I am prompted to write this post after Brigitte Carey, commenting on a photograph of mine of a European robin, commented “We actually have reports of one single robin on Elbow Cay. We think he was blown off course by the very strong winds we had a few weeks ago. He has been sighted in separate spots on Elbow Cay in the last couple of weeks. Poor guy…he’ll have a lonely life here!”
I wondered what other evidence exists of their presence on Abaco as occasional visitors – the northern Bahamas are not within their usual migratory range – so I did a bit of research
AMERICAN ROBIN DISTRIBUTION MAP
YELLOW – summer-only range
GREEN – all year-round
BLUE – winter-only migration range
I’ve checked various online databases – Avibase, e-bird for example – for reported sightings. The evidence is that reports are very scarce indeed. Of course that does not necessarily reflect actual sightings, which are presumably more numerous. Overall however, American Robins certainly seem rare enough on Abaco, even though their full range includes nearby Florida. Which is why the recent reports Brigitte refers to are so significant.Fortunately the spotter Michele S put her brief Elbow Cay / Hope Town sighting report onto e-bird: “After a gale, saw two on the lawn in front of the Lighthouse” This was on Sunday 4 March 2012 at 9.30 a.m, and it would seem they were blown over to Abaco during the high winds. Brigitte will be pleased to hear that there were in fact two of them, so loneliness won’t be a problem… Apart from that very recent sighting, there is a recorded sighting on Man-o-War Cay in 1983; and one on Green Turtle Cay in 2008. Avibase suggests no sightings on South Abaco [except perhaps Marsh Harbour]. The species is however included in the checklist for Little Abaco. If any reader has seen an American robin on Abaco, it would be great to know when and where (using the COMMENT box below), and I will add the details to this post.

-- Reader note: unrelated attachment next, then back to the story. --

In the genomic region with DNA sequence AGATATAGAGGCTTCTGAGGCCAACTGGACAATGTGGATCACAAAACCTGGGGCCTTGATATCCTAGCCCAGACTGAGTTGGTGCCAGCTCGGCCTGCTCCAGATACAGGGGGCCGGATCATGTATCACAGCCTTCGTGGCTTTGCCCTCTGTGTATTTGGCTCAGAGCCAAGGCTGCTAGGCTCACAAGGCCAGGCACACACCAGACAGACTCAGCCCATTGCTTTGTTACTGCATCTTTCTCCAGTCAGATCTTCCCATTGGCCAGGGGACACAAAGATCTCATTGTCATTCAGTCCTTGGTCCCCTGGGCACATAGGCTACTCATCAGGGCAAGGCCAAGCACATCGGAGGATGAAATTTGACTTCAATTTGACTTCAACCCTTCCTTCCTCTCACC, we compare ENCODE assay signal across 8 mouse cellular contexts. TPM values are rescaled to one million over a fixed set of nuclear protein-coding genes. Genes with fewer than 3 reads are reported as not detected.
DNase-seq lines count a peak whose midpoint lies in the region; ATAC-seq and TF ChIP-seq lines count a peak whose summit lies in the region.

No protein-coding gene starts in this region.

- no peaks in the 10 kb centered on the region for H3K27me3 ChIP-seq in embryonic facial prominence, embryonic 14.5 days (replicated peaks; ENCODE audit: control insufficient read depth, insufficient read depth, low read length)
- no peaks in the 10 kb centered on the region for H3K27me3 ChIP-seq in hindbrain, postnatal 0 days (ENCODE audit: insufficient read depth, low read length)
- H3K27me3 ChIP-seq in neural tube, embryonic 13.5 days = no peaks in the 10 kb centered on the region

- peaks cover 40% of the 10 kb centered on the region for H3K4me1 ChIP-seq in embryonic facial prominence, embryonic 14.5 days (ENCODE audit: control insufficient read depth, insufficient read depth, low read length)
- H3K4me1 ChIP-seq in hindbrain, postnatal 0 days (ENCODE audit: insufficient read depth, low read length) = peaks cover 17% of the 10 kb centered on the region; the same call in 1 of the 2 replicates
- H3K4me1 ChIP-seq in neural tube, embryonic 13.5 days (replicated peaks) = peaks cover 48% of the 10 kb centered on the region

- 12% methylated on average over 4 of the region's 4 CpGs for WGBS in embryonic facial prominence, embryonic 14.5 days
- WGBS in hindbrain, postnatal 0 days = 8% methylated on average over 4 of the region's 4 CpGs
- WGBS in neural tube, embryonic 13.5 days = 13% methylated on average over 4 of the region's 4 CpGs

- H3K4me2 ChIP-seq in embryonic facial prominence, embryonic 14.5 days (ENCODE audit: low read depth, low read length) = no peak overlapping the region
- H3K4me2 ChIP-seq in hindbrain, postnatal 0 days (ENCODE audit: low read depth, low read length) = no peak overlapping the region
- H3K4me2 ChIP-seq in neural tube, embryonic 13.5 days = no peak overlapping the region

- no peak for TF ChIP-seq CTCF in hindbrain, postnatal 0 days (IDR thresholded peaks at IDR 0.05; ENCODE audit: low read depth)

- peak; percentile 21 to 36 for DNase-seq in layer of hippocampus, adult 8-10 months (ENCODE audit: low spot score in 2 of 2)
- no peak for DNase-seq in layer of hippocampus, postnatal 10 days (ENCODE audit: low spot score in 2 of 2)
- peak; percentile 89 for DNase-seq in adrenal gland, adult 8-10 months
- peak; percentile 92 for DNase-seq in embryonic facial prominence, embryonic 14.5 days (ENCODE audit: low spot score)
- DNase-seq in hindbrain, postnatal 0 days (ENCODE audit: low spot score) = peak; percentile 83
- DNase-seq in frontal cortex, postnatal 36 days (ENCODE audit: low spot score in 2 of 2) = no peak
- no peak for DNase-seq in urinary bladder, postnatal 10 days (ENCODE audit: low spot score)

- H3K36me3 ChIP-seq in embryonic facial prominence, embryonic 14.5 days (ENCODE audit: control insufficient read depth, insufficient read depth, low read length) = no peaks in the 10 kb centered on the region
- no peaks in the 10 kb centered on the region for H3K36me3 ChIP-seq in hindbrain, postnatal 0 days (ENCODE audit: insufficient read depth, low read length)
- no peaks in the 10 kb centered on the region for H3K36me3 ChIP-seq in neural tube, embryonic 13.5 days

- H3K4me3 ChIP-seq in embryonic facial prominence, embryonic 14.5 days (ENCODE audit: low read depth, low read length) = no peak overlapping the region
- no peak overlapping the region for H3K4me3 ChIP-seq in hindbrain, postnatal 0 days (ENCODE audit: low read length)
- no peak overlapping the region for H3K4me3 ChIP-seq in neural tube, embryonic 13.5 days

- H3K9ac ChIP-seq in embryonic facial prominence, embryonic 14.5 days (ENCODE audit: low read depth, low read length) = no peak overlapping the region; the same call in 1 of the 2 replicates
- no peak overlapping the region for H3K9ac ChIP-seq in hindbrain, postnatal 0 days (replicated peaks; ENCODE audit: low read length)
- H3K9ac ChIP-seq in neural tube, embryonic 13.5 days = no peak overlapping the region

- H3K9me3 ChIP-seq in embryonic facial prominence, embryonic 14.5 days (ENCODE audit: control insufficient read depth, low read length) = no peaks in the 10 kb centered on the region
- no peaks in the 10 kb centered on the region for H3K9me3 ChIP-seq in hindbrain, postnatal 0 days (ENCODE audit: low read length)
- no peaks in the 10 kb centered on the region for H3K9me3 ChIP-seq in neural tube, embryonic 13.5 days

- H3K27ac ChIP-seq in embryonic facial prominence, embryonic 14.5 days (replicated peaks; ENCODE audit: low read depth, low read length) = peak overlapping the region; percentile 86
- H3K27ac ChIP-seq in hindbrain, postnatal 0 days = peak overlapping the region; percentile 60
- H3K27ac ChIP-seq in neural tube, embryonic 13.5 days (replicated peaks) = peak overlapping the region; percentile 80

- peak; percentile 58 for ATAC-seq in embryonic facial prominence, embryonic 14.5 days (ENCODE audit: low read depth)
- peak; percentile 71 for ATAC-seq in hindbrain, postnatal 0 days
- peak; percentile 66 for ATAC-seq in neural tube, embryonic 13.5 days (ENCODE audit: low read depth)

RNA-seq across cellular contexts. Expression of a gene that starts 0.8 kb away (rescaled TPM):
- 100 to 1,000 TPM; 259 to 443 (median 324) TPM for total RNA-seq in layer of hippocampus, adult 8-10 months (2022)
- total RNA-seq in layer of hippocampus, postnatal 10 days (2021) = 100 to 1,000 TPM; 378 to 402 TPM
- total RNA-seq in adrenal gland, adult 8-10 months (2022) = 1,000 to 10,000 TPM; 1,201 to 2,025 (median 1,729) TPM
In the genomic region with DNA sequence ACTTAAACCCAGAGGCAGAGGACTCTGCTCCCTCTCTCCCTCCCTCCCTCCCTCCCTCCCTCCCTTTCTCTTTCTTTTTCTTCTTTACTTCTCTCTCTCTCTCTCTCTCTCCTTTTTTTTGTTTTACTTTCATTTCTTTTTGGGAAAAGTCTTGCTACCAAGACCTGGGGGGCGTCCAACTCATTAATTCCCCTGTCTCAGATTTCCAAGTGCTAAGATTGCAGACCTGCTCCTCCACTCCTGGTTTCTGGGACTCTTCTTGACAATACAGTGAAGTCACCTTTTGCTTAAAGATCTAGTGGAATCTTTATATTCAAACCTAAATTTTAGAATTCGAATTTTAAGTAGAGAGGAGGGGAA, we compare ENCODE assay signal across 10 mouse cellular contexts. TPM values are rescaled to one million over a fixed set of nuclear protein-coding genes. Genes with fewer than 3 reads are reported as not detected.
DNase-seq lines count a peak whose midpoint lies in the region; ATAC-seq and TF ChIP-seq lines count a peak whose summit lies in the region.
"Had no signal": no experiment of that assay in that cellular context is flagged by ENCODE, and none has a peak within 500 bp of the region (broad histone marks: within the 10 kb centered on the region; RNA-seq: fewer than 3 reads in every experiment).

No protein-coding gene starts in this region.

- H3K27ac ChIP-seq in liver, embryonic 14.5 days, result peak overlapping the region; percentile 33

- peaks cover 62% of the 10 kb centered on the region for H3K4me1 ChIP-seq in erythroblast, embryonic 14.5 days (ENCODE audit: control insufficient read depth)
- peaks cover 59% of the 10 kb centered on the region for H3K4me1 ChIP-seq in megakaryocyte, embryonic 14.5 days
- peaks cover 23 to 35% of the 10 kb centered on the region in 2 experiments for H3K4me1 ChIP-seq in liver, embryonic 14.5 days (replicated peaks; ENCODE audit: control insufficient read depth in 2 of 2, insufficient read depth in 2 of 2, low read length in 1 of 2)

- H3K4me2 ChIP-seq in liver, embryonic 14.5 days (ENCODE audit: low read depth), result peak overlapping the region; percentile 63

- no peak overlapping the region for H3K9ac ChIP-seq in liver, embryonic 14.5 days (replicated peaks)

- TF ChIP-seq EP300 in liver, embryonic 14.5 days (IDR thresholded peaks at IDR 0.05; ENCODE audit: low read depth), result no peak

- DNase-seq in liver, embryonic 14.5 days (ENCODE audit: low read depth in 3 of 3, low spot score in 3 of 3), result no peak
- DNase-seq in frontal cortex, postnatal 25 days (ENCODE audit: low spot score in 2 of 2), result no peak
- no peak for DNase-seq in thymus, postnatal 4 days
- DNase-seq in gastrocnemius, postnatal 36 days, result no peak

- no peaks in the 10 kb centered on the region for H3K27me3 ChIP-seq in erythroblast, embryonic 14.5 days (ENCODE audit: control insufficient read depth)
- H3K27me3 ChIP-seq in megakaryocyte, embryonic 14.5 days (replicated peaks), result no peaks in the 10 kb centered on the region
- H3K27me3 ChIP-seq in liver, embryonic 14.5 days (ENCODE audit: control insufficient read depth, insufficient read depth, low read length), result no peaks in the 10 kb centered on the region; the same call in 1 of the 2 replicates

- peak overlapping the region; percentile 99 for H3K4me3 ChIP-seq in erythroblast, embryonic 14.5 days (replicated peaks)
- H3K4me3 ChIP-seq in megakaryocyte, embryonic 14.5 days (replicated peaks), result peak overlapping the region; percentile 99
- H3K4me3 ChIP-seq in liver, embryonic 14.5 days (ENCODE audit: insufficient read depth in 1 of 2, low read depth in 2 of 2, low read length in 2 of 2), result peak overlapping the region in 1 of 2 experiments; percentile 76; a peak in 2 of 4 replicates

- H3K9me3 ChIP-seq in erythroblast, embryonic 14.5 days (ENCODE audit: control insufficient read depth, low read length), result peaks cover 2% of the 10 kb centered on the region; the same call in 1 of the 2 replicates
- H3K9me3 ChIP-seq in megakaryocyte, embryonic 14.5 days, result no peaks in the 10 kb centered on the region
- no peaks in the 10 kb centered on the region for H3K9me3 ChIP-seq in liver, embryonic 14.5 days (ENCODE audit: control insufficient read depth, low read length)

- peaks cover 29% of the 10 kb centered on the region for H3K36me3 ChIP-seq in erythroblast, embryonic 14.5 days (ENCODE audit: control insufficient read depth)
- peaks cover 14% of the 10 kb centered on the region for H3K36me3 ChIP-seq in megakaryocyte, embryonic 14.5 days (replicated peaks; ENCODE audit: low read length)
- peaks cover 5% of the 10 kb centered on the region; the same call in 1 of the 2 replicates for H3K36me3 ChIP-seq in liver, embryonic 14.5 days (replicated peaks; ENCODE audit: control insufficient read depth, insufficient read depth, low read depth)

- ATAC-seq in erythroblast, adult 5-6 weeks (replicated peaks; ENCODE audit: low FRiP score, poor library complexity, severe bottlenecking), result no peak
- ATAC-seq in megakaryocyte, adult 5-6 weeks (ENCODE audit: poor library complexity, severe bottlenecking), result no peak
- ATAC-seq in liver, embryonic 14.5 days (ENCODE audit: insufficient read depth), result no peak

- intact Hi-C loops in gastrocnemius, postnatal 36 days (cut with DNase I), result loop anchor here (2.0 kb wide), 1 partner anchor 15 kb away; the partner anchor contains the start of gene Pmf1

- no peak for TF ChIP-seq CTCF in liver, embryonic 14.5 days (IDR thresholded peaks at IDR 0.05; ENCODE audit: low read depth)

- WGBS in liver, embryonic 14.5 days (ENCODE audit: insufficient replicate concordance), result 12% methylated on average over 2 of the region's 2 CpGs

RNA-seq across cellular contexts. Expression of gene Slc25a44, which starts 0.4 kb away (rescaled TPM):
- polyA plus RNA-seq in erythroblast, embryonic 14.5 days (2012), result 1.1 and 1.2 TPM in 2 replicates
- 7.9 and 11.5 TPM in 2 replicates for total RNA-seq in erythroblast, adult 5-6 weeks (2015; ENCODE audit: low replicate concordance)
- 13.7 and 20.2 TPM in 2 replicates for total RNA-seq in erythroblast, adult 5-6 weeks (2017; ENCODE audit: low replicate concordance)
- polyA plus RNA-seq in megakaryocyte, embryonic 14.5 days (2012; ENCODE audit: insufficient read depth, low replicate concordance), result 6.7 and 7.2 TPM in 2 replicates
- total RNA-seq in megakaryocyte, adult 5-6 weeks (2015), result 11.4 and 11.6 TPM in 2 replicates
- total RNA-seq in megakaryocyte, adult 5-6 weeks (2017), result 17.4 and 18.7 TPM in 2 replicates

NEW – 2012 sightings at TC! Thanks to Elwood D. Bracey MD of Treasure Cay for his comments – and please contact him (or use the COMMENT box) if you can help with his valiant quest to reach the magic 200 species seen – he’s on 170 now:
“As a birder living on Abaco for the past 20 years I’ve seen over 20 robins here, sometimes as many as 6 in North Abaco at once. This year I had 2 in Treasure Cay and 3 in Crown Haven. They appear on average once every other year. While notable I feel they are almost annual… why some years and not others I’m not sure.
Cedar Waxwings, Dickcissels, and Ruby-crowned kinglets are similar. This year we had our first Swainson’s Hawk for the Caribbean at the organic vegetable farm in North Abaco. It’s still here as is the Canada Goose on the #11 hole at TC Golf Course. It’s nice we have these vagrants and makes for interesting birding. I’m trying for a big year in the Bahamas (no one has ever had over 200 species in 1 year and I’m at 170 so far so if anyone has any unusual sightiongs please call me at 365-8305) [RH note: with only 196 recorded Abaco species on Avibase, this may be difficult to achieve…]. There was a pair of Wood Ducks on the TC GC which I missed. I did find 3 Kirtland’s Warblers [RH note: red-listed as ‘near-threatened’, and only ‘rare / accidental’ on Abaco] near Hole-in-the- Wall in January. Clean lenses and fast focusing!”
Photo Credits for the above images to good old Wiki
Here’s my own photo of an American Robin in Central Park NYC – I didn’t get very close…
These ARs are exhibited in the Museum of Natural History, NYC
Finally, here are 2 European robins for comparison. They are far smaller than the American version, roughly the size of a vireo
This is the photograph that Brigitte commented on – a robin’s Spring song – that I took a few days ago